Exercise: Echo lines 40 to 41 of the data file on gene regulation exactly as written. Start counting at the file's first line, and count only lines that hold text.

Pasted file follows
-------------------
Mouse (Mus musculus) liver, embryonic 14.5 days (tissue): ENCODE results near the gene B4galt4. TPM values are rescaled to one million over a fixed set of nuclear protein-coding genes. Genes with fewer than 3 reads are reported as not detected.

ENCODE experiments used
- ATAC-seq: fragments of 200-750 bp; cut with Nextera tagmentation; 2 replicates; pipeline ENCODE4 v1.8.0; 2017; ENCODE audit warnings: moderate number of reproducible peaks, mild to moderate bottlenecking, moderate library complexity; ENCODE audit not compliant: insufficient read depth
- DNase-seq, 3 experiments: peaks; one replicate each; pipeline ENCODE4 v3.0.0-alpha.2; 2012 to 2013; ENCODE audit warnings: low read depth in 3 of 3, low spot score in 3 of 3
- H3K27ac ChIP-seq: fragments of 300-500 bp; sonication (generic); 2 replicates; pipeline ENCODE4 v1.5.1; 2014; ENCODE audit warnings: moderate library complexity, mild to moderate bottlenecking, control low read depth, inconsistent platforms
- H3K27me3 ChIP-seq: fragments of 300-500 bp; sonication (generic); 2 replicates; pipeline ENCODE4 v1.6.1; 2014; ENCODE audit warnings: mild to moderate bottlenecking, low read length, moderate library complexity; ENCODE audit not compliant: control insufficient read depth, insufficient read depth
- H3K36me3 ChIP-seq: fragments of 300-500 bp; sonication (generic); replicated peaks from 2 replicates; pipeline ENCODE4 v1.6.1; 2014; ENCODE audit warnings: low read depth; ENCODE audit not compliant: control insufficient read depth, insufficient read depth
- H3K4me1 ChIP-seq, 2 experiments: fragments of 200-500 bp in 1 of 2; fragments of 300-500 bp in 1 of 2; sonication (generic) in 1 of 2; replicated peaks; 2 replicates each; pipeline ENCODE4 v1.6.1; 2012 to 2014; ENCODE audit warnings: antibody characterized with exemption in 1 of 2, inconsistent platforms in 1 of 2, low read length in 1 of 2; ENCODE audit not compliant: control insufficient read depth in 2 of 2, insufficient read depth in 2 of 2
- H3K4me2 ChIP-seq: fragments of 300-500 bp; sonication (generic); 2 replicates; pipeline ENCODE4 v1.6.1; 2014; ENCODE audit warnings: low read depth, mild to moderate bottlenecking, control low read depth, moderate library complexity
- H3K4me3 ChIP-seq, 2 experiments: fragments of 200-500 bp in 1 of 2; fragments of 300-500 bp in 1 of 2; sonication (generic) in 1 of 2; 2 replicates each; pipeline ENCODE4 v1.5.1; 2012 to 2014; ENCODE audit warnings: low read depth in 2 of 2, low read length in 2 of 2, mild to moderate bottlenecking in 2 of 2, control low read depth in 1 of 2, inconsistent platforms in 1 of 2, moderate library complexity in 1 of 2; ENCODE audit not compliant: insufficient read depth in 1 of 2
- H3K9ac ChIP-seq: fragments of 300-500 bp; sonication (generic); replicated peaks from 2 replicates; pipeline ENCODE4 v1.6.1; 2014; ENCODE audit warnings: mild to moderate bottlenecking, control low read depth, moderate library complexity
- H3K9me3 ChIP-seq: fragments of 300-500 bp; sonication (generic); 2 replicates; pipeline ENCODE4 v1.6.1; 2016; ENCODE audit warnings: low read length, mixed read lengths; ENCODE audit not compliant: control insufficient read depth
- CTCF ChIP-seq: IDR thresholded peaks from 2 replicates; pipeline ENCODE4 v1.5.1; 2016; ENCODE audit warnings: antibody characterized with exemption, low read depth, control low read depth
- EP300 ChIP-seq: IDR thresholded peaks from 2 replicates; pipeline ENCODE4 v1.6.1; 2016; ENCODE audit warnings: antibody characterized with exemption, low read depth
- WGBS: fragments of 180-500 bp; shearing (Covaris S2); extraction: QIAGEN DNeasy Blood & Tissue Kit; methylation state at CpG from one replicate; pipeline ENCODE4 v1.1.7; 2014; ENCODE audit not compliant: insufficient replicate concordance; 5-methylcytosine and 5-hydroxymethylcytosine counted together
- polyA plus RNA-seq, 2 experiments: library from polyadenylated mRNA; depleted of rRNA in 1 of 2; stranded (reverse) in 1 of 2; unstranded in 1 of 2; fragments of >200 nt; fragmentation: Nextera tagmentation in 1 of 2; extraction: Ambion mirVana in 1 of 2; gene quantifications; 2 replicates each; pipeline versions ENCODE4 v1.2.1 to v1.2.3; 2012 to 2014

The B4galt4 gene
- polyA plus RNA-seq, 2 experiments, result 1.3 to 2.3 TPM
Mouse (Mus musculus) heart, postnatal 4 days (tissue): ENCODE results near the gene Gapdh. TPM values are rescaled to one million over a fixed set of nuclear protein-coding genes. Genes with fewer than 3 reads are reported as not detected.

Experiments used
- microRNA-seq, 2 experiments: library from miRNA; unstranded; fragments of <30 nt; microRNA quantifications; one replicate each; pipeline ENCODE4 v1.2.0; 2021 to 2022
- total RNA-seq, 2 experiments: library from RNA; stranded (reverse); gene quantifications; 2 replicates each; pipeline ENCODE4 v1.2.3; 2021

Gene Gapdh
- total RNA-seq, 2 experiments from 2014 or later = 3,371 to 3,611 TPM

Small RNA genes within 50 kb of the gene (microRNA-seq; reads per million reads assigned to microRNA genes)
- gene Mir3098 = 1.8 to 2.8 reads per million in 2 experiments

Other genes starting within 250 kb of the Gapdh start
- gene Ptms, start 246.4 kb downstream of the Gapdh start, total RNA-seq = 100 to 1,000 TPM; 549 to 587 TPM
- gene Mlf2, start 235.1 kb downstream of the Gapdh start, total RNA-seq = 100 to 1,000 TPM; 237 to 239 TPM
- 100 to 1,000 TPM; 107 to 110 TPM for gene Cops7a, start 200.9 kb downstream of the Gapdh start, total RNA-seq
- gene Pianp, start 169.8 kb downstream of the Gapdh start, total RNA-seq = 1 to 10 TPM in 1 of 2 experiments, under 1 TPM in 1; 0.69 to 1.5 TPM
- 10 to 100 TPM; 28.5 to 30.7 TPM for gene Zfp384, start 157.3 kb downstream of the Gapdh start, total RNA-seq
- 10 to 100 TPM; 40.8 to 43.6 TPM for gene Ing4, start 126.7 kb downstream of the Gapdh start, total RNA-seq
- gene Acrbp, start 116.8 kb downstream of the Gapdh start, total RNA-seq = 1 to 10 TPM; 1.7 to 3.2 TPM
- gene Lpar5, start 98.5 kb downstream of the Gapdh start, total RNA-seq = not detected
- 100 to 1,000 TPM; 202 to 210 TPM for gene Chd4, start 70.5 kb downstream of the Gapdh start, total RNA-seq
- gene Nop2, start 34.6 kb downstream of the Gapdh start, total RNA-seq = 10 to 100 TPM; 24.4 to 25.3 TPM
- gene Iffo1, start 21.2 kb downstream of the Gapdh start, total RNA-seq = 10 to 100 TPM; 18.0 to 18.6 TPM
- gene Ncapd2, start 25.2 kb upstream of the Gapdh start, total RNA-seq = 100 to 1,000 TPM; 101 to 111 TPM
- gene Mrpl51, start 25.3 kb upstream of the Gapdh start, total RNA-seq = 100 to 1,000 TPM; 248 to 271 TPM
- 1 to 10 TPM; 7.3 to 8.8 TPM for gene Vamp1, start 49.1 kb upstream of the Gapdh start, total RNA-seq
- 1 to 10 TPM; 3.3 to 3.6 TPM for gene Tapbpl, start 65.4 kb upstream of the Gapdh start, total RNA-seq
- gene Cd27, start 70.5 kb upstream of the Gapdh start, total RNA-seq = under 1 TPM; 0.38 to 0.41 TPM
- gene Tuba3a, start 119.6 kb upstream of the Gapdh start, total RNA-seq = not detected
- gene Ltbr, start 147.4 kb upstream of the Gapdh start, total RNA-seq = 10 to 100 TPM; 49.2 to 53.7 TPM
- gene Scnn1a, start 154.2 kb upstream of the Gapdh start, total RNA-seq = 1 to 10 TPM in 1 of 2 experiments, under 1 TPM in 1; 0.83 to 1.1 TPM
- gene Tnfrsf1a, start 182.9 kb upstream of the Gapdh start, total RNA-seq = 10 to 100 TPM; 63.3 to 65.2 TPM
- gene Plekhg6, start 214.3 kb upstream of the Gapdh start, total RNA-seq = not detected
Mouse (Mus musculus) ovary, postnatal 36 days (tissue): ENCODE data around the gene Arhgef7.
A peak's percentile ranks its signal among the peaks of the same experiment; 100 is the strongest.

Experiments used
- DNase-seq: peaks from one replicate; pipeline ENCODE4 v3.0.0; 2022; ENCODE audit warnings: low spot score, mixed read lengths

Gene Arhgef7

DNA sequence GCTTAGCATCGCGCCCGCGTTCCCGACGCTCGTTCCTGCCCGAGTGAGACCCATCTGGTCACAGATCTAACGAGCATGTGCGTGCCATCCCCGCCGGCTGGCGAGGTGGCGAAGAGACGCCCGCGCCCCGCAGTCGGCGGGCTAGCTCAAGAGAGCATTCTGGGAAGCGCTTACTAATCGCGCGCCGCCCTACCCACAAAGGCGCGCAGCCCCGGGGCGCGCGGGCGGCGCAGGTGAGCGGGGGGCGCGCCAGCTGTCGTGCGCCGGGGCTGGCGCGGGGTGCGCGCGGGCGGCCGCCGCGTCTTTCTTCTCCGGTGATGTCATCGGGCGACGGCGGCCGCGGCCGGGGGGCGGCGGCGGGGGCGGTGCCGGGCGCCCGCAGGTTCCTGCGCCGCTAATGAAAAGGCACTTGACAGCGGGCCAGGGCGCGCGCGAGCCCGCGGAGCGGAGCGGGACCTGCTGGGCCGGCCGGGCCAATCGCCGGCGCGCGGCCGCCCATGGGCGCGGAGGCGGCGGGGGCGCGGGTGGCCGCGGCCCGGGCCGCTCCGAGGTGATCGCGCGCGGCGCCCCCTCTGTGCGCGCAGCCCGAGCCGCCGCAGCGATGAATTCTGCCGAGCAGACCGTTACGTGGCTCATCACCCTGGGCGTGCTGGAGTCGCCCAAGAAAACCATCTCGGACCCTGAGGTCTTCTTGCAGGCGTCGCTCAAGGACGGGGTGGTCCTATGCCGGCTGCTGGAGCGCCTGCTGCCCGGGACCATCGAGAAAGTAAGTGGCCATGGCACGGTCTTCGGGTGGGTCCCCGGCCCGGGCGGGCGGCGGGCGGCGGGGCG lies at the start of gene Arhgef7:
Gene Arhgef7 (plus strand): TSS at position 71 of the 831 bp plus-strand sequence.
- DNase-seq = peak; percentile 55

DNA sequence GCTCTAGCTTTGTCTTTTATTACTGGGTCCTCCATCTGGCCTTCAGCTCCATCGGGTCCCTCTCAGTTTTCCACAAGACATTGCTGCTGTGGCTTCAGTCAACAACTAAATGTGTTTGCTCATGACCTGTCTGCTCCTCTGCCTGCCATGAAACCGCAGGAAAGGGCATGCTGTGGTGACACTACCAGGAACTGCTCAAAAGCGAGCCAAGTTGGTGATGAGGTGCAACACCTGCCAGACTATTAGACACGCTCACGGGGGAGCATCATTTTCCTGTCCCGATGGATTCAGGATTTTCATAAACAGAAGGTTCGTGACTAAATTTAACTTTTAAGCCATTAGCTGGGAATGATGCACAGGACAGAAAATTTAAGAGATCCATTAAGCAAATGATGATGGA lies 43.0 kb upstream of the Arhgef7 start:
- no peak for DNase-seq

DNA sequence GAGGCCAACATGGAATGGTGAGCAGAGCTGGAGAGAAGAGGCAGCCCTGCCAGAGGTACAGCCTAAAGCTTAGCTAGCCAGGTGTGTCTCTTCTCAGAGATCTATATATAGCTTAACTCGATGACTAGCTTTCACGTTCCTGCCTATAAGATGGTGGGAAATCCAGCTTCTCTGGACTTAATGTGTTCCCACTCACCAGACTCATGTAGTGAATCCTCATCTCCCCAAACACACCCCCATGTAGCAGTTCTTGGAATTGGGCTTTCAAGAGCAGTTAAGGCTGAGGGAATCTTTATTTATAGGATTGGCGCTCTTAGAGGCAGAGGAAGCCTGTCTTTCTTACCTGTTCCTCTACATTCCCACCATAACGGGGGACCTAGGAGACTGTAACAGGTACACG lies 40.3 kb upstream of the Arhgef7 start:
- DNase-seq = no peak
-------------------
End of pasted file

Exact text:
- gene Mrpl51, start 25.3 kb upstream of the Gapdh start, total RNA-seq = 100 to 1,000 TPM; 248 to 271 TPM
- 1 to 10 TPM; 7.3 to 8.8 TPM for gene Vamp1, start 49.1 kb upstream of the Gapdh start, total RNA-seq